Family Promise coming to Henry County

Nonprofit group seeking host churches to help homeless families

By Jason A. Smith
Times Correspondent

A new organization in Henry County is working to meet the needs of homeless families in the area.

The Family Promise Board of Directors, l. to r. are Marjorie Lacy, BettyJo McConnell and Julie Weaver. Photo by Seth Jackson

Family Promise is seeking to partner with local churches to provide shelter, meals and support services for families without homes. The goal of the organization is “to help homeless and low-income families to achieve sustainable independence through a community based response,” says BettyJo McCon-nell, volunteer chairperson for Family Promise in Henry.

She says the problem of homelessness – particularly among children -- is more serious than people may realize. Henry County, McConnell adds, is no exception.

“Nationally, 51 percent of homeless children are under five years old,” says McConnell. “There are 972 homeless children in the school system. Take that 972, and half are going to have a sibling at home. So that’s about 1,500 kids who are homeless in Henry County. That’s without a mom, a dad, a grandmother or grandfather in that equation. Currently there are zero beds in Henry County for homeless families. Family Promise keeps everybody together.”

Family Promise networks are designed to be cost-efficient and effective community response to family homelessness. McCon-nell describes the organization as a “grassroots” effort that aims to collaborate with churches to house families in need, transporting individuals to work or to job interviews to help them get back on their feet.

“They come into the church about 5:30 in the evening, and we set up their beds and they’ll each have a tote of their personal belongings,” says McConnell. “They’ll spend the night in the churches. We’ll transport them to a day center, which is their address. From there, they’ll go to work, the children will go to school, and we bring in social services to do resumes and fill out applications.”

McConnell was first introduced to Family Promise, a nonprofit organization, in September of 2014 and became Henry’s chairperson for the group in March of this year. She says the opportunity appealed to her because of the organization’s passion for teaming with churches to make a difference in the community. Results for the group as a whole, she says, have been positive thus far.

“We have a 98 percent success rate for finding sustainable jobs and housing,” says McConnell.

McConnell emphasizes that Family Promise operates with a set of guidelines, which clients are responsible for following in order to get their lives back on track. Those families, she says, are getting “a hand up, not a handout.”

“They’re not coming into the program and acting like it’s the Hilton,” said McConnell. “There’s a 30-day recheck to see if they’re meeting their goals. If they’re not meeting goals and not trying, they’re out of the program.”

So far, seven churches in Henry have signed on as host churches for the Family Promise program. McConnell says Family Promise must reach a threshold of 13 host churches in Henry County, before they can begin serving any homeless families.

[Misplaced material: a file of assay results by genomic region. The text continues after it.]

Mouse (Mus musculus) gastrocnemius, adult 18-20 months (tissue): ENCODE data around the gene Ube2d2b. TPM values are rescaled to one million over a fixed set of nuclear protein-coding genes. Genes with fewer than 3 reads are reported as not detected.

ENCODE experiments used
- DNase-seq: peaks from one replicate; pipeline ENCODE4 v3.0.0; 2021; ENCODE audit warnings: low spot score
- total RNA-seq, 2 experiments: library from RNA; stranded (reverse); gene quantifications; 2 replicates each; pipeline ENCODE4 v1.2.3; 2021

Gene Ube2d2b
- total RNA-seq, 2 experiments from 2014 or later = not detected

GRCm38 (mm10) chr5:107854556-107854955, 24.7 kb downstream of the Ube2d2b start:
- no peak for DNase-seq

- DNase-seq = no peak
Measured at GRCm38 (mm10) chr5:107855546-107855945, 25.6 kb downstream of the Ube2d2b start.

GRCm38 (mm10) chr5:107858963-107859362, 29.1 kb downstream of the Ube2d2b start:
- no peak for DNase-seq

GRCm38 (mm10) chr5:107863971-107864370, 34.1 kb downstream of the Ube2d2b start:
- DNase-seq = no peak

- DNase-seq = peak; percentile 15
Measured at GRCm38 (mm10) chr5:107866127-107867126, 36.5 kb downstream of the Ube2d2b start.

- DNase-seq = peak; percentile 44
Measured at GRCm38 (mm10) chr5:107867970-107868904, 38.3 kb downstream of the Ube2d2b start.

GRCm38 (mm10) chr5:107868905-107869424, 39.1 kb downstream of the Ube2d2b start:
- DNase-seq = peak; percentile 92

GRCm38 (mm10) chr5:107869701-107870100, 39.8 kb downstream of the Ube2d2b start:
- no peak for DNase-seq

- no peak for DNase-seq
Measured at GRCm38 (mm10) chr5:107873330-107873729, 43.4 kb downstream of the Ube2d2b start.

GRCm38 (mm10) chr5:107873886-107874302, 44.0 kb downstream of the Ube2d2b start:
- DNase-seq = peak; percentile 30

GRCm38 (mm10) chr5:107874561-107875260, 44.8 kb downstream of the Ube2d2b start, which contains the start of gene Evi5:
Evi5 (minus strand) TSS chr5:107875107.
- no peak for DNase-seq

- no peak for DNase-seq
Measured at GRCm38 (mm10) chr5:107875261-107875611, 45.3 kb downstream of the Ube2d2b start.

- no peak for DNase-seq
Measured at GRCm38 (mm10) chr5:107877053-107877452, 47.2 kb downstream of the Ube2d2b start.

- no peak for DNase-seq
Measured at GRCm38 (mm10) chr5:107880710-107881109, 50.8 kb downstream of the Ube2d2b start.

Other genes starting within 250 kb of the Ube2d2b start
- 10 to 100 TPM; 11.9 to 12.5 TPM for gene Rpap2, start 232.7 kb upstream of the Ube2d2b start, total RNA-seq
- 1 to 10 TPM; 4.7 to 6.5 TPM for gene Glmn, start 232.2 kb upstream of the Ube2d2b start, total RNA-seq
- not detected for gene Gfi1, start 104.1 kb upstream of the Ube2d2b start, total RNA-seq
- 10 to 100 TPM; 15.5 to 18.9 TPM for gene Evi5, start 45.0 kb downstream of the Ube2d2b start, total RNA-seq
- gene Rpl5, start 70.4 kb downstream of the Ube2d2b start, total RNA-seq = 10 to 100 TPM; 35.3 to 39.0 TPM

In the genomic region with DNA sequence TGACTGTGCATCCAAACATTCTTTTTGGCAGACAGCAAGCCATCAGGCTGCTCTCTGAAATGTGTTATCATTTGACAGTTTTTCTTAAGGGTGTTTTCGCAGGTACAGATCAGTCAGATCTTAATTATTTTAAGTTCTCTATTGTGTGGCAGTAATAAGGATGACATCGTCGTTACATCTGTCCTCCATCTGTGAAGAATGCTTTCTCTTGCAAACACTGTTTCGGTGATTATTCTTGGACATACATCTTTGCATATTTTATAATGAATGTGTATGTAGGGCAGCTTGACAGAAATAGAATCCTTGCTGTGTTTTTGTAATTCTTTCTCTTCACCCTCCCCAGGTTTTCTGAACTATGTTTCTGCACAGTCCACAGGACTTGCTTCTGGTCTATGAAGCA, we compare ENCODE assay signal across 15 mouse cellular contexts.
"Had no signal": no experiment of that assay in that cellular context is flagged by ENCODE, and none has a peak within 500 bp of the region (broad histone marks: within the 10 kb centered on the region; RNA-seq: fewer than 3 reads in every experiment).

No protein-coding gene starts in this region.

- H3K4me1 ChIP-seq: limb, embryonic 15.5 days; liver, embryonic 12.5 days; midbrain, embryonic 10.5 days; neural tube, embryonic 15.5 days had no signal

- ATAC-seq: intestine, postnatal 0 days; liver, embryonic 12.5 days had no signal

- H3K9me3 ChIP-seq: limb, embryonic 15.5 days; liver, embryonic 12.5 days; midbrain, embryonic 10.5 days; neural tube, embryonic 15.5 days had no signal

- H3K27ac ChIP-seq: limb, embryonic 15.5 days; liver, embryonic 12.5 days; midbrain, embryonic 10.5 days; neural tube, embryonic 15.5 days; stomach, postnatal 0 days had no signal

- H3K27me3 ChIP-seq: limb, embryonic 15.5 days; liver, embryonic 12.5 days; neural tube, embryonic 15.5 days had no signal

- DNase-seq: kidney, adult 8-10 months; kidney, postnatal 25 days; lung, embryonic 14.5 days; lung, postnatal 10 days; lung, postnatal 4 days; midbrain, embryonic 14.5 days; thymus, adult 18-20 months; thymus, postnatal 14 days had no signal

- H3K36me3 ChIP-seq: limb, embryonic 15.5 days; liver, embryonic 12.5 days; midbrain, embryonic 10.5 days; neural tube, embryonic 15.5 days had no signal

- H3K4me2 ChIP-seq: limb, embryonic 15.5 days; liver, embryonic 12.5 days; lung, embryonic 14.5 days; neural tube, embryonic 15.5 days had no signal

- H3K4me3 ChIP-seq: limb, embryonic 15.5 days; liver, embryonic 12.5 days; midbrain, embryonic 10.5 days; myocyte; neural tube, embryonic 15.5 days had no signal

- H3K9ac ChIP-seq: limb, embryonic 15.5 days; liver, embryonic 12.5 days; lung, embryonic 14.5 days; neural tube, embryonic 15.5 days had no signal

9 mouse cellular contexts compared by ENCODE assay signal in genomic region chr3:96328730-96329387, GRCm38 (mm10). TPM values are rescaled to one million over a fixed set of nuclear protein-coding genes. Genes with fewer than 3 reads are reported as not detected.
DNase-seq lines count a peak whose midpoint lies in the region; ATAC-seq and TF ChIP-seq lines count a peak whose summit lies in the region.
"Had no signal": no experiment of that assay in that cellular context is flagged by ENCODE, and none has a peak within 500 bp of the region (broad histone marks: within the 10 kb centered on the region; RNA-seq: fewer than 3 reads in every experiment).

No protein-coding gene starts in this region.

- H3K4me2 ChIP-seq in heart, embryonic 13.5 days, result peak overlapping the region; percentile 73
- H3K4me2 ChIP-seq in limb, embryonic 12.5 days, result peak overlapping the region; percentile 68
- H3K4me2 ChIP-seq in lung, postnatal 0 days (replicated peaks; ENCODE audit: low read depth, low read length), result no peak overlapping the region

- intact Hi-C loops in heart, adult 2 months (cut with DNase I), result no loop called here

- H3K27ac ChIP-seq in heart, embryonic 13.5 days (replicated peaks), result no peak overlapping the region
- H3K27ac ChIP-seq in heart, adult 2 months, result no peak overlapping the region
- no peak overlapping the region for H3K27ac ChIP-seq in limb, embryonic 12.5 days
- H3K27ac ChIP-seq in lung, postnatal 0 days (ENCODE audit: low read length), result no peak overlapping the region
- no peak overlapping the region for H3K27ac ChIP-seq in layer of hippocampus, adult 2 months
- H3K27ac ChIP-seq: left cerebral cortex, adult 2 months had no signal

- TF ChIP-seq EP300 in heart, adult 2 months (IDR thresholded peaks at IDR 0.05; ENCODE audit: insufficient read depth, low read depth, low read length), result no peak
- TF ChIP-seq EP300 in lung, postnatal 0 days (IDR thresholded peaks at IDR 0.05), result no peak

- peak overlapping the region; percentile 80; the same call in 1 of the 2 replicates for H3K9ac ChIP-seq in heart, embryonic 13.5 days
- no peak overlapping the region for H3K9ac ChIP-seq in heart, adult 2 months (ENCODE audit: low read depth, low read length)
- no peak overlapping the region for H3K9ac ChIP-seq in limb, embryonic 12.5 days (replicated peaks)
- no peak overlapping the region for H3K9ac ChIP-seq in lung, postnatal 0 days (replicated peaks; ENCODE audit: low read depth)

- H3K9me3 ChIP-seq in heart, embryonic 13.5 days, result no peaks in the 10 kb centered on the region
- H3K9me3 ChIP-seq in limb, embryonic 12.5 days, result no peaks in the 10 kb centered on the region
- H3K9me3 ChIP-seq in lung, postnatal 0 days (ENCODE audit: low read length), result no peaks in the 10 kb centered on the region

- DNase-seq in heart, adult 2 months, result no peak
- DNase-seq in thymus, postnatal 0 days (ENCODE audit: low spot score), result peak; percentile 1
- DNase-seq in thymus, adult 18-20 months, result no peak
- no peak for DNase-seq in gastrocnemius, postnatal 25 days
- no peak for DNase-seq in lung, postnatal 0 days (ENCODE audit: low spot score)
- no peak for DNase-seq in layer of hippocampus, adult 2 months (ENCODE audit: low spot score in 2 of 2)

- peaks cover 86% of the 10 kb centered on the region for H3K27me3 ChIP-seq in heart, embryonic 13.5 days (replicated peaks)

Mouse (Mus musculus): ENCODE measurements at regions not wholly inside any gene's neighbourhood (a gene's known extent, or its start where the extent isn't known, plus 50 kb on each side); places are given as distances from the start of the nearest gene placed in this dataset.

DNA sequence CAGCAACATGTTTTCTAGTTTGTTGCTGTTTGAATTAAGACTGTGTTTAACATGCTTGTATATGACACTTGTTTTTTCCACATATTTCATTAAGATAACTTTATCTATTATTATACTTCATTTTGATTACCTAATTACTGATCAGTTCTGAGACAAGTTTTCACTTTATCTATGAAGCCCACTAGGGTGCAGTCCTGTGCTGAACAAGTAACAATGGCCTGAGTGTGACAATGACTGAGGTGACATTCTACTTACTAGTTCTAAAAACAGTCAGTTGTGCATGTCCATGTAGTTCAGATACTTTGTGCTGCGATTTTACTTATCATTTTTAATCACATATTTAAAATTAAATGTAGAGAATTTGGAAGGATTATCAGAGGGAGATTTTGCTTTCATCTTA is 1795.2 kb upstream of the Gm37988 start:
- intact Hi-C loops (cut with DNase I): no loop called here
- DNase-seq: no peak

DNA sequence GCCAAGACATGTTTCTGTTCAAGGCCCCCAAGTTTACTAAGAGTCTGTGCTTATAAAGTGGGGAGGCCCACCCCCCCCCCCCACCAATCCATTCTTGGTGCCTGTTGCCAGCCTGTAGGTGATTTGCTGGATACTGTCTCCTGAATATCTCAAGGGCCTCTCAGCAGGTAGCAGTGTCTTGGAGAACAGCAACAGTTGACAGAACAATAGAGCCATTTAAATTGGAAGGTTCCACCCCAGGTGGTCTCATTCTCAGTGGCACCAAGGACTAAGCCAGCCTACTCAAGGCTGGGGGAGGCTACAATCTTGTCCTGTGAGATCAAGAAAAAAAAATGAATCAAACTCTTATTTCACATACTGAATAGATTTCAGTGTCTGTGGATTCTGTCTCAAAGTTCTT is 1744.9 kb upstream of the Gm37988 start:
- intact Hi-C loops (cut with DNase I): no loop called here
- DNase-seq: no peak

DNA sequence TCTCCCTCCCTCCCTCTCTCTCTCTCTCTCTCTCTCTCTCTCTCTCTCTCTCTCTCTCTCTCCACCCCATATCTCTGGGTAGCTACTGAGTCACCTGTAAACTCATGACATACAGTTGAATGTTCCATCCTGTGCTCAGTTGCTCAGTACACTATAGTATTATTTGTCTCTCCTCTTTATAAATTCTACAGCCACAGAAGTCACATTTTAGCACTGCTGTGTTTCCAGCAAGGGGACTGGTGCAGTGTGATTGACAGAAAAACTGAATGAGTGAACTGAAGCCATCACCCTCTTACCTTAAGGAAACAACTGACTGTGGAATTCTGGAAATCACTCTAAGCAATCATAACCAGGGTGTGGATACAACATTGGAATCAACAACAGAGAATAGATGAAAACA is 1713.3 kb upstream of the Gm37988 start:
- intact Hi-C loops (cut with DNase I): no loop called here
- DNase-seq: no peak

“There are 143 churches in Henry County,” says McConnell. “I just want 13 of them.”

Churches that have already agreed to host the program include: McDonough Presbyterian Church, Momentum Christian Church, Avalon Church, St. Joseph’s Episcopal Church, all in McDonough; Red Oak United Methodist Church and Stock-bridge First United Methodist Church in Stockbridge; and Ellenwood Oaks Community Church in Ellenwood.

“We have all denominations,” says McConnell. “It’s bringing churches together to work together for the common cause instead of recreating the wheel.”

Scott Harding, rector at St. Joseph’s Episcopal, says his church was one of the first in Henry to sign up with Family Promise. He says the goals of the program resonated with him and his parishioners, who want to do whatever they can to help homeless families in the area.

“It fit with who we are,” says Harding. “We have the capability, and the places for them to sleep overnight. But mostly, it fits with our passion and vision for reaching out to the community. It’s addressing a very specific need with homeless families.”

Ellenwood Oaks Community Church agreed about a month ago to host Family Promise participants. Pastor Dan Holley says the program fills a void in Henry County to help homeless families.

“We don’t have anything in Henry County to help a family get reestablished,” says Holley. “Henry County’s answer to the homeless is to take the problem and move it to another county because we don’t have the facilities to deal with it. Most people don’t know that. That’s what our remedy to the situation is. That way you can get your numbers down, and people don’t realize we have a homeless problem. That’s been the procedure for years.”

Holley says the problem of homelessness is particularly dire on the north end of the county, near where his church is located. He says he is thankful that Family Promise is working to address the issue.

“Folks don’t realize it, but people are living in Henry County parks on benches, and they don’t have anywhere to go,” he says. “To me, this is an answer to prayer.”

Additional local churches that will act in a support role for Family Promise are: Glen Haven Baptist Church, St. James the Apostle Catholic Church, and Tabernacle of Praise Church International, all in McDonough; and Trinity United Methodist Church in Stockbridge.

Donations can be mailed to Family Promise of Henry County, P.O. Box 1325, McDonough, GA 30253. For more information, visit www. or e-mail info@familypromisehenry .org.